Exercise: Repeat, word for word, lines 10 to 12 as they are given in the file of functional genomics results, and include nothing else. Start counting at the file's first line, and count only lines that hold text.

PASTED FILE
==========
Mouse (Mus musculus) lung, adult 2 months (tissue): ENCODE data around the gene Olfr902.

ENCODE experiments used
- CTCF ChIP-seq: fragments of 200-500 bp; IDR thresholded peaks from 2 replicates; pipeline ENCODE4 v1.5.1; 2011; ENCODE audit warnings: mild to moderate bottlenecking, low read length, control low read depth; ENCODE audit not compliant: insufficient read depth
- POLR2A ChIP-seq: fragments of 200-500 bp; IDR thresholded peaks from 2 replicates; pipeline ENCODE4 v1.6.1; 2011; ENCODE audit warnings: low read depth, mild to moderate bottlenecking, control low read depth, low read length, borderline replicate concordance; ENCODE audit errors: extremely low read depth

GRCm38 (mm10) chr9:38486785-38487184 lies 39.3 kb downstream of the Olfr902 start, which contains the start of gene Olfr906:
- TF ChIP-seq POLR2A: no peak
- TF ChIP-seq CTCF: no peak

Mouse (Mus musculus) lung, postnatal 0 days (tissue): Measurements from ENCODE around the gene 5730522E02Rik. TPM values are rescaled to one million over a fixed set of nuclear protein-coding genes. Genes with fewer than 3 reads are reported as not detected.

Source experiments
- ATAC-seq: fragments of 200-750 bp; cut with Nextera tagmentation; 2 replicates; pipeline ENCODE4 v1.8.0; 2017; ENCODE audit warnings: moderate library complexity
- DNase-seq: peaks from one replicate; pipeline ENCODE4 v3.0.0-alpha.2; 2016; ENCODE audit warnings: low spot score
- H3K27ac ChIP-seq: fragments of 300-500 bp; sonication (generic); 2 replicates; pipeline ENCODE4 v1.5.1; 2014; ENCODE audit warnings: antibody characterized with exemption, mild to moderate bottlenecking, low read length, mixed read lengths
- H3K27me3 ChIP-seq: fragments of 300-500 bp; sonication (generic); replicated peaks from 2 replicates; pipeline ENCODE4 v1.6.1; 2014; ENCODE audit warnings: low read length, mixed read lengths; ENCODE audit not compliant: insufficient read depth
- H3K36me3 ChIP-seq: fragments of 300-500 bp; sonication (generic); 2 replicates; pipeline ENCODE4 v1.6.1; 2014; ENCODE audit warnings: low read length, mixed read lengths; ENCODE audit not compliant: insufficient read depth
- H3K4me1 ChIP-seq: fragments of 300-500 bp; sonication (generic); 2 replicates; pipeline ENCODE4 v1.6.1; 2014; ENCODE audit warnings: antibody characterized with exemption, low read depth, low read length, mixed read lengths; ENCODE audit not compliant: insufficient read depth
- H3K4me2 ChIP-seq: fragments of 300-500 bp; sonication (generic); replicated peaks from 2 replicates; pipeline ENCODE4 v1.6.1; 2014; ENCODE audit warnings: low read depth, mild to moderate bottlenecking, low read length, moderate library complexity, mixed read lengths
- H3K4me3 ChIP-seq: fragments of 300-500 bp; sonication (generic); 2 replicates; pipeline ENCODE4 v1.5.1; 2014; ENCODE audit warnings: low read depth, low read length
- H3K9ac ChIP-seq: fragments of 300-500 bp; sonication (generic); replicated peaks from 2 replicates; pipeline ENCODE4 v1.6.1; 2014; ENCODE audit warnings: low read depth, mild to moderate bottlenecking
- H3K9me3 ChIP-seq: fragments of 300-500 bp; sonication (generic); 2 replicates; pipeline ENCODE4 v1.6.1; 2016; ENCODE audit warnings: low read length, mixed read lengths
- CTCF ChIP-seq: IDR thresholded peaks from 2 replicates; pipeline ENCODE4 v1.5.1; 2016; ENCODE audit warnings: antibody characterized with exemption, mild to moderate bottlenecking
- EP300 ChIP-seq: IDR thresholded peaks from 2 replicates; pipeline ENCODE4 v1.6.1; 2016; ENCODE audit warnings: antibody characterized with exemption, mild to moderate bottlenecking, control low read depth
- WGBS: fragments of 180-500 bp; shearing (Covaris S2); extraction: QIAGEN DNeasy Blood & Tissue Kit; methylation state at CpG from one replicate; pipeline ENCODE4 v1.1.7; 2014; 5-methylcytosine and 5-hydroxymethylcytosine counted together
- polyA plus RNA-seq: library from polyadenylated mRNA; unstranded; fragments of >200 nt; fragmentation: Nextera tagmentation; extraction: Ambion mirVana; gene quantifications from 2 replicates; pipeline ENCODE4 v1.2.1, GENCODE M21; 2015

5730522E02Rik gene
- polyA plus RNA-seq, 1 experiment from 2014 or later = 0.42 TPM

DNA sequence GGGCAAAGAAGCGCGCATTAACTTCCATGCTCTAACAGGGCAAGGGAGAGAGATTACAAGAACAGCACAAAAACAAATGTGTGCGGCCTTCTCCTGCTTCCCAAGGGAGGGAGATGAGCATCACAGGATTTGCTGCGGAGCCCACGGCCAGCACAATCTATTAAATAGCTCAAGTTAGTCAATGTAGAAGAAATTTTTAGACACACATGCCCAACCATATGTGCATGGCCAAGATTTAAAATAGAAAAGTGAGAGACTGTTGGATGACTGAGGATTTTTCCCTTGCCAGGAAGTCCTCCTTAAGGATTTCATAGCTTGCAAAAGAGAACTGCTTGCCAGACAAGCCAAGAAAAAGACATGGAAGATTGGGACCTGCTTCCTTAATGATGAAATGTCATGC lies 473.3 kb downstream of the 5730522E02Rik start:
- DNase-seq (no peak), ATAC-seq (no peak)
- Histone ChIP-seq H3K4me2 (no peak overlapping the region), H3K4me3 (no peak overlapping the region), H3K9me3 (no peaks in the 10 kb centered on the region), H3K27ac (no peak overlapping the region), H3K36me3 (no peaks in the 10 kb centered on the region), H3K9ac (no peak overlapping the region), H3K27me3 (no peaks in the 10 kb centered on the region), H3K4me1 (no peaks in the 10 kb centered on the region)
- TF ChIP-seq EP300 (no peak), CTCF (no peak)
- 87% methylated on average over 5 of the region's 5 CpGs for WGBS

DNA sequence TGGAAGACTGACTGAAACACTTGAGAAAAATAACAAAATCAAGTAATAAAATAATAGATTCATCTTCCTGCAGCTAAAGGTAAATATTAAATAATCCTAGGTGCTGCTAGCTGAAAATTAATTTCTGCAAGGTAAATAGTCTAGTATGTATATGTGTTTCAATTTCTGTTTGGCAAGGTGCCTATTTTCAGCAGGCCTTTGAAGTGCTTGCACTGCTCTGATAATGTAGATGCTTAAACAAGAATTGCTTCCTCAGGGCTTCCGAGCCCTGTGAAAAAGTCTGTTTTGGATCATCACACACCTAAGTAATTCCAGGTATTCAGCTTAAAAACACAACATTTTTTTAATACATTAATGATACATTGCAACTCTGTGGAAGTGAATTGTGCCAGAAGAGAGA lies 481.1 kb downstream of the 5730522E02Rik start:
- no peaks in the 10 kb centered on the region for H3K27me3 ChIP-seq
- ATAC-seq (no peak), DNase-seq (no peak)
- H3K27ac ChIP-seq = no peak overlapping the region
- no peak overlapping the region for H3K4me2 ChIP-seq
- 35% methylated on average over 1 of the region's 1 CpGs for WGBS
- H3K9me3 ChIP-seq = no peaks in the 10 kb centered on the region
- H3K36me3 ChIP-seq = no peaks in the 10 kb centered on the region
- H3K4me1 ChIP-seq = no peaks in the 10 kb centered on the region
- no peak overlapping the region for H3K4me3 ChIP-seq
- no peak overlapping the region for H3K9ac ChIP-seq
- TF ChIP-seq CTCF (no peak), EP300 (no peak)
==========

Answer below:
- ATAC-seq: fragments of 200-750 bp; cut with Nextera tagmentation; 2 replicates; pipeline ENCODE4 v1.8.0; 2017; ENCODE audit warnings: moderate library complexity
- DNase-seq: peaks from one replicate; pipeline ENCODE4 v3.0.0-alpha.2; 2016; ENCODE audit warnings: low spot score
- H3K27ac ChIP-seq: fragments of 300-500 bp; sonication (generic); 2 replicates; pipeline ENCODE4 v1.5.1; 2014; ENCODE audit warnings: antibody characterized with exemption, mild to moderate bottlenecking, low read length, mixed read lengths